There is a big disconnect in the world today between what managers and leaders are taught what the real world demands of them. Over the past decade there has been this “softening of the tone” of managers to not offend, be abrasive or instructive, cause offence or be demanding. The sweeping pendulum has flung so far left that what was once comical can land you in court.

Disclaimer: I am not speaking about the deeply misogynist nature of corporate boardrooms or extent to which they remain exclusionary to designate groups. I am talking about how we are so concerned with causing offence that we are not given space to be ourselves anymore.

I am business theorist and practitioner. So I have (and continue to) study business, management, leadership and innovation with a ferocious appetite to test my own hypotheses. Ever since grad-school I have been frustrated by the HR lecturers, professors and even keynote speakers (often HR managers themselves) perspective on how to manage people for results maximisation. There is this pervasive idea that you “must be nice”. You must be reasonable. You must be “human”.

Theoretically all these sound good. In-fact they are utopia-like. But (and I am aware never to start a sentence with a conjunction) utopia is defined as “an imagined place or state of things in which everything is perfect” because it is imagined (ergo not real) and perfect (ergo not achievable).

Dear entrepreneur, you are not Jesus. You don’t bare the responsibility of turning the other cheek all the time.

The business school case studies and management theorists would tell you that you must:

  1. give your people space, territory and jurisdiction;
  2. give your people reasonable goals to achieve;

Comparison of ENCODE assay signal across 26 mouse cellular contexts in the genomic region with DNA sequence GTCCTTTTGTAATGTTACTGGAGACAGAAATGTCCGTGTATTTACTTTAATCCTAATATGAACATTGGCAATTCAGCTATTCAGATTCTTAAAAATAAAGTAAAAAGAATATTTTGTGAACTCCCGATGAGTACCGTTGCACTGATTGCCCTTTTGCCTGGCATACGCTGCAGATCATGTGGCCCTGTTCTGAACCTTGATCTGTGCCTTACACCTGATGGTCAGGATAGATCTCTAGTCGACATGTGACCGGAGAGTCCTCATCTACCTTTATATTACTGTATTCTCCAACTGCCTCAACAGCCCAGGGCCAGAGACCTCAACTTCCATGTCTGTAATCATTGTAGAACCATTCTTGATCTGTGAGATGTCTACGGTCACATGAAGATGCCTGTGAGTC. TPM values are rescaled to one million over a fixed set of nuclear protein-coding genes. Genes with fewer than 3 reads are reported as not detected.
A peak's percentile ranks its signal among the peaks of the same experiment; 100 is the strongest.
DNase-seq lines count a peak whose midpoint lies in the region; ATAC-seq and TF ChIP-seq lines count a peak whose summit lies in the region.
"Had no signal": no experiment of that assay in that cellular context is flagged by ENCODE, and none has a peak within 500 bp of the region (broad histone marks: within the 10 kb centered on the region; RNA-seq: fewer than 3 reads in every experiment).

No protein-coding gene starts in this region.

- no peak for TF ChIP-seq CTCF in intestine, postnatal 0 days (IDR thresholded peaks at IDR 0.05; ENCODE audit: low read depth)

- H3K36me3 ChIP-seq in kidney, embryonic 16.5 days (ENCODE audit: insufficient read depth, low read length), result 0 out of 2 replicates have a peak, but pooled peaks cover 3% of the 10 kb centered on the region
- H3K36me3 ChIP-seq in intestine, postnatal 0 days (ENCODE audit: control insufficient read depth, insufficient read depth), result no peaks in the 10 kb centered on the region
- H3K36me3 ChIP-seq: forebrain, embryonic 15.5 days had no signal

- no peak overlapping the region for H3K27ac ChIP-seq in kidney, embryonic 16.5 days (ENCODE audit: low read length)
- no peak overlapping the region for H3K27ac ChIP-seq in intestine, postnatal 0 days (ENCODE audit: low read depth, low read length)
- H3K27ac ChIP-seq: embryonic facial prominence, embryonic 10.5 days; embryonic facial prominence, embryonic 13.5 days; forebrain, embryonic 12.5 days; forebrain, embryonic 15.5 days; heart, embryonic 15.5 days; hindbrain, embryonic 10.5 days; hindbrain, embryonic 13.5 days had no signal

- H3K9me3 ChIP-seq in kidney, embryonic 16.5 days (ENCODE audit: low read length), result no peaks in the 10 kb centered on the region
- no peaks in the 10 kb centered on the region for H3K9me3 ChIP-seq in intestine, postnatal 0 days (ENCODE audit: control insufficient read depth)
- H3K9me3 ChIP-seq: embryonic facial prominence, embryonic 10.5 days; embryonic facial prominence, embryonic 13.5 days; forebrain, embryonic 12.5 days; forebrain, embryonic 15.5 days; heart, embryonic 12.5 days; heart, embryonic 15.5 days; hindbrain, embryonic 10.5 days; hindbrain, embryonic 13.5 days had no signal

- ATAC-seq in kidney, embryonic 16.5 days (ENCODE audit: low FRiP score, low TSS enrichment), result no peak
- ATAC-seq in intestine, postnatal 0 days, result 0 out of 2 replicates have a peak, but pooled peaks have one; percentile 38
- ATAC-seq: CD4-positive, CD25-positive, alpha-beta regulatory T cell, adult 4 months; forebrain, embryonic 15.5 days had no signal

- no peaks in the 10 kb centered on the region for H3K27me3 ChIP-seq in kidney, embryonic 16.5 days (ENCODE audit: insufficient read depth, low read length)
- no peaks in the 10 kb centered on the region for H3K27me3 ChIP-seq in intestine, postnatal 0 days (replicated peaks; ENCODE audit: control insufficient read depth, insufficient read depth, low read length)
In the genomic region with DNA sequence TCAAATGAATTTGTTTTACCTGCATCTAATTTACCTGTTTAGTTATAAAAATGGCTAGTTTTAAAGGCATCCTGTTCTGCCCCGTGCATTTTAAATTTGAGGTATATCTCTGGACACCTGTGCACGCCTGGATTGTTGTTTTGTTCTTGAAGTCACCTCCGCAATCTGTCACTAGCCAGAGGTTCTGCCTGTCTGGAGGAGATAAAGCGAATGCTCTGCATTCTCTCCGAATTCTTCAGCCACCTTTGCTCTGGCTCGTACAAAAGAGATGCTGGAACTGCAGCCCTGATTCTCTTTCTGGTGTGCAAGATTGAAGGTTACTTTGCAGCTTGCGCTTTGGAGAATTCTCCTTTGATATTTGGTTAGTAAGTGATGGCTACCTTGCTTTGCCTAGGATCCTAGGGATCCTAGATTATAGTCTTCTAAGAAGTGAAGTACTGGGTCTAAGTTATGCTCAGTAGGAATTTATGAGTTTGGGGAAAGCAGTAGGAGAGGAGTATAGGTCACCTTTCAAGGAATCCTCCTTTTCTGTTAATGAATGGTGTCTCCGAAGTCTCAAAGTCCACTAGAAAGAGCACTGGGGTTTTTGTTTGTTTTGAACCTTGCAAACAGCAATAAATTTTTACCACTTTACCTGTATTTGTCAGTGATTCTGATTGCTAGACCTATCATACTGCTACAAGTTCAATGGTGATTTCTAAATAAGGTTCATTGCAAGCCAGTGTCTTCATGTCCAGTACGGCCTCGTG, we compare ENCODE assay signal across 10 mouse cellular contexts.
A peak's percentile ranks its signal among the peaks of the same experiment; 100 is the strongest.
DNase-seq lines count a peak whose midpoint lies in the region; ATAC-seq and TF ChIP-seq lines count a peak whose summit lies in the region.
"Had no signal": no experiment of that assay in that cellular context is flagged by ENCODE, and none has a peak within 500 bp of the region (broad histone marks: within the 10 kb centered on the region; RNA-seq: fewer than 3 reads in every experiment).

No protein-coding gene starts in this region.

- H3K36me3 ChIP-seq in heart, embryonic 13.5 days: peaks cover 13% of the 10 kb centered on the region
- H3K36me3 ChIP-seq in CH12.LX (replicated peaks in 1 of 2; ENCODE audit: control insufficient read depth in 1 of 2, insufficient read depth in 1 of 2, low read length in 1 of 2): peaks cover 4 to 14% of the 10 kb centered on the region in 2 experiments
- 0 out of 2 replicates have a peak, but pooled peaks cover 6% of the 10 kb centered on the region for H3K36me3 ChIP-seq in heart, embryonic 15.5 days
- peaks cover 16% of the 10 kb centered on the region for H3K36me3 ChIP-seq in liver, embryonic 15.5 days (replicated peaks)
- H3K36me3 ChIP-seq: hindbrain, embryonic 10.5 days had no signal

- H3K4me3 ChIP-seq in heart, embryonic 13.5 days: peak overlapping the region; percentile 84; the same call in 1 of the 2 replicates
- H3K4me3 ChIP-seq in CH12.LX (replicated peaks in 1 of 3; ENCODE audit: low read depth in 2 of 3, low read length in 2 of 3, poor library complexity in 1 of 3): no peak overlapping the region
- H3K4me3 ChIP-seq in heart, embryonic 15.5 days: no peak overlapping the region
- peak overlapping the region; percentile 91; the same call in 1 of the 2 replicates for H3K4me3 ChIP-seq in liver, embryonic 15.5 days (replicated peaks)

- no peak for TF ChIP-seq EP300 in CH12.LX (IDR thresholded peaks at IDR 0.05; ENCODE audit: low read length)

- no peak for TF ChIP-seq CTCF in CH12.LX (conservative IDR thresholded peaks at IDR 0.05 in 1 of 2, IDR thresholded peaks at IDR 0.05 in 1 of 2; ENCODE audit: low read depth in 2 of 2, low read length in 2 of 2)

3. be kind, courteous and understanding (all the time);

…and my absolute favourite, LEAD they say, don’t MANAGE. What does that even mean? Listen, I need somebody to answer the phone, or clean the floor, or file the invoices or take the board minutes. Can you do that? My sense is that so many of entrepreneurs are being forced to be nice, that they spend all their creative energies on being nice not being effective.

I don’t think Jose Mourinho is reasonable or kind when his team is two-goals down in a championship final.
I doubt that Zucks (Zuckerberg) speaks in full sentences and without expletives when his team is 90% burn of schedule but only 50% complete on project.
I cant imagine Stephen Koseff using sunday church service language in the early days of building his business. In-fact I am reliably told not much has changed.

Dear entrepreneur, its your company. You have the right to speak your mind, especially when you disagree. You have the right to be emotional, especially when its your money. And you have the right to call people out in the strongest terms. Their feelings might hurt, but losses hurt more.

Consider this: we are taught and told by authors & historians that Steve Jobs was an autocratic manager who didn’t take in people’s opinion or care for their feelings. As an Apple user, do you care? I doubt it. You care only that their products are the best, work and engaging.